Bubble-wrap are also raised markings that look a bit like cobblestones. They are placed along the edge of the platform and give visually-impaired passengers clear warning that they are too close to the edge. As soon as you feel those raised markings you move back onto the platform to safety.
You may be wondering how Craig and I came up with these particular names for the markings. Well, they’re blind-lines because they really are lines that link places together for blind people. And we use the term bubble-wrap because it looks like someone unrolled the world’s biggest strip of bubble-wrap along the platform and glued it there.
I’m sure I’m not the only blind passenger who finds travelling on trains and metros something of a challenge, and these really simple and effective solutions go a long way towards easing those fears.
Hmm… I wonder what it would take to get them implemented in our railway stations in Cape Town…
On our recent overseas trip Craig and I stayed in 7 different places – that’s 7 different places in less than 14 days. As you can imagine, I need to have techniques to learn my way round a new place as soon as I can.
Every apartment has fixtures: furniture, doorways, windows, even pictures on a wall. I use the fixtures to orientate myself and find my way round the place I’m in.
As an example, here’s how I navigated my way round one of the apartments in Warsaw. The apartment had a large combined bedroom/dining room/kitchen, with a passage down to a second bedroom and the bathroom. The front door into the apartment was on the long side of the passage, with the bathroom on the right and the doorway into the bedroom/dining room/kitchen on the left.
There was a thick mat that stretched most of the length of the passage. I used it to indicate where the doorways into each room were – when I felt the edge of the mat I knew to slow down so I wouldn’t stub my toes on the doorframes.
The main room had a window opening onto a busy street. It seemed like the traffic never stopped. While that was a little annoying in the early hours of the morning, I could use the sound to judge which way I should be facing so I wouldn’t fall over the bed, the table or the chairs. Using those fixtures it took me only a few hours to find my way round the apartment as if I had lived there for years.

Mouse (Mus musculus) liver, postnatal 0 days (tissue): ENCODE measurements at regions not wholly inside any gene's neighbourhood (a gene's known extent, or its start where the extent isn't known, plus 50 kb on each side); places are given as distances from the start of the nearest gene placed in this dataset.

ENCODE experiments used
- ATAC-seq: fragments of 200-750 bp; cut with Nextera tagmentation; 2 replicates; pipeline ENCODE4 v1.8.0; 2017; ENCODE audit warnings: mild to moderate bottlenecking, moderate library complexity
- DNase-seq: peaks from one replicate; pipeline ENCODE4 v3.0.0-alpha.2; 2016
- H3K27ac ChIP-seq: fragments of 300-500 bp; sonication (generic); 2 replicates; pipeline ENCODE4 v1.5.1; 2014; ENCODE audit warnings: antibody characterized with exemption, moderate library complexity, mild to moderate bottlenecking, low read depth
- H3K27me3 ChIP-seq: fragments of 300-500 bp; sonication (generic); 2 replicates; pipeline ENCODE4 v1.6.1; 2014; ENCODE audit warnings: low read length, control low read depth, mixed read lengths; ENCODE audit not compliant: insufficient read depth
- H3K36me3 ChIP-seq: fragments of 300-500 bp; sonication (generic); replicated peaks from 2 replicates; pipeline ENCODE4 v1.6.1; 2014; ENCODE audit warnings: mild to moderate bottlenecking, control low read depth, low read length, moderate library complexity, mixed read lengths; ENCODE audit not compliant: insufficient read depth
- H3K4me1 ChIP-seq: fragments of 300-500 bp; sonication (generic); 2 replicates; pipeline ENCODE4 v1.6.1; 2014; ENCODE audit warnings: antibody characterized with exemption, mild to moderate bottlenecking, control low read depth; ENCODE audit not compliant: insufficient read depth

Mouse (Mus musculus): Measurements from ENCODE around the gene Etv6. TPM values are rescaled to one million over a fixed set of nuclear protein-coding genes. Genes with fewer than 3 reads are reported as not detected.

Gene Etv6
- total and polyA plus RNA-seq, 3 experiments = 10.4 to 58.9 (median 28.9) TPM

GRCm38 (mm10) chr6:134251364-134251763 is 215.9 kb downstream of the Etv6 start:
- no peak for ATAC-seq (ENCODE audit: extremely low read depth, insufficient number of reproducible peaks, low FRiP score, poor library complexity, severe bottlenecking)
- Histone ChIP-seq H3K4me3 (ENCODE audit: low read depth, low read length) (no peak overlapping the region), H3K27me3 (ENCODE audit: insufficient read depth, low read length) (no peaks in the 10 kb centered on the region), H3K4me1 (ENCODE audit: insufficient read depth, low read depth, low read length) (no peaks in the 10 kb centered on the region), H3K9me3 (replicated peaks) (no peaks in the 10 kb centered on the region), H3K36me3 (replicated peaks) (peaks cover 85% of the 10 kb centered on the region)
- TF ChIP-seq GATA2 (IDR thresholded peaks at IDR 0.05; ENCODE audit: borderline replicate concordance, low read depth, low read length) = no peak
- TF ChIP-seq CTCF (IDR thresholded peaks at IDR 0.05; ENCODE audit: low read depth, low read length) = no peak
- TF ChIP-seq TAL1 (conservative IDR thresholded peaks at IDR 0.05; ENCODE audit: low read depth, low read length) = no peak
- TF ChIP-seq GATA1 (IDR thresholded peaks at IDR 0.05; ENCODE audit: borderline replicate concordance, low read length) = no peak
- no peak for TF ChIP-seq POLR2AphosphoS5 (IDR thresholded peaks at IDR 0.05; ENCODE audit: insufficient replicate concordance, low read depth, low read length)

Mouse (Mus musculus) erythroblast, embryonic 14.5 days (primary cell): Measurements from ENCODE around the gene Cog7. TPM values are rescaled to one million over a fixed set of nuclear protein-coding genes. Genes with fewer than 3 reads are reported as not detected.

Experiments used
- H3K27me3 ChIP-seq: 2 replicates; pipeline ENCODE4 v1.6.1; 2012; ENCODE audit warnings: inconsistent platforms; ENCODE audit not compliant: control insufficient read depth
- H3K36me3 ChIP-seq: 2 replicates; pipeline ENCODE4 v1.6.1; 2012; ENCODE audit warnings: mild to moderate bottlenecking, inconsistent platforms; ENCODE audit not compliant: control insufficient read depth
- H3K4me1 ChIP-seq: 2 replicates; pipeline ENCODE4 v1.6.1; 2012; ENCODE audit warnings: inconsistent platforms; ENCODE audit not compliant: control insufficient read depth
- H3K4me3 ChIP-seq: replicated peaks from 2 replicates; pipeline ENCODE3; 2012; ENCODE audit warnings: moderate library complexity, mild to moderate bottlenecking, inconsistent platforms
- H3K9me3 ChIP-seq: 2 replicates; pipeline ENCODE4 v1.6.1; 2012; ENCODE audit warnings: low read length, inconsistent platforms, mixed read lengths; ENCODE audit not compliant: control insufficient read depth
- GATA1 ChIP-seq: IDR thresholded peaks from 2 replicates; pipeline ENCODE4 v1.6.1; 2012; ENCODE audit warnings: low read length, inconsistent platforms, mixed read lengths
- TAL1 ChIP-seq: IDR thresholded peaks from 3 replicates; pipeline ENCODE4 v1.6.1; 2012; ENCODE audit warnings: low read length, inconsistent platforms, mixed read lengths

Of course, it’s not always that easy. Some apartments, especially those with big open spaces, are more confusing to get around without help. But I usually manage to find some way of navigating a new space without needing sight.
It was our first afternoon in Warsaw, and we were on our way to Łazienki Park, or Royal Baths Park. Every Sunday in summer free piano recitals of Chopin’s compositions are performed at the base of the giant bronze statue of Chopin in the park and we were lucky enough to arrive in Warsaw on a Sunday.
We were surprized when a chocolate brown Labrador guide dog and her owner climbed onto the crowded bus two stops after we did. What an amazing coincidence to see a guide dog on our very first bus trip in the city! The chocolate brown Lab settled down on the floor of the bus and went to sleep as Labradors are wont to do.
We watched as the partners climbed off the bus at the same stop as us, walked across the road and disappeared into the crowds streaming into Łazienki Park. I think I felt something like the awe that my sighted friends say they feel when watching Fiji and I at work – it was wonderful to see that team working together so confidently!
Something unusual happened when it was my turn to climb off the bus. A lady who was waiting to board the bus stretched out a hand and assisted me from the bus onto the pavement. I’d never experienced that before – anywhere in the world. It was a thoughtful and generous gesture for her to have made.
Then it happened on the way home. And on the next bus trip. And the one after that. In fact I can’t recall a single bus, tram or metro journey in Warsaw that a well-meaning member of the public didn’t offer me help when I stepped off. Maybe it’s just part of the friendliness of the Polish people, or their overall awareness of those around them.
Or maybe I just looked like I desperately needed the support… but I don’t think so.
(photo by Craig Strachan)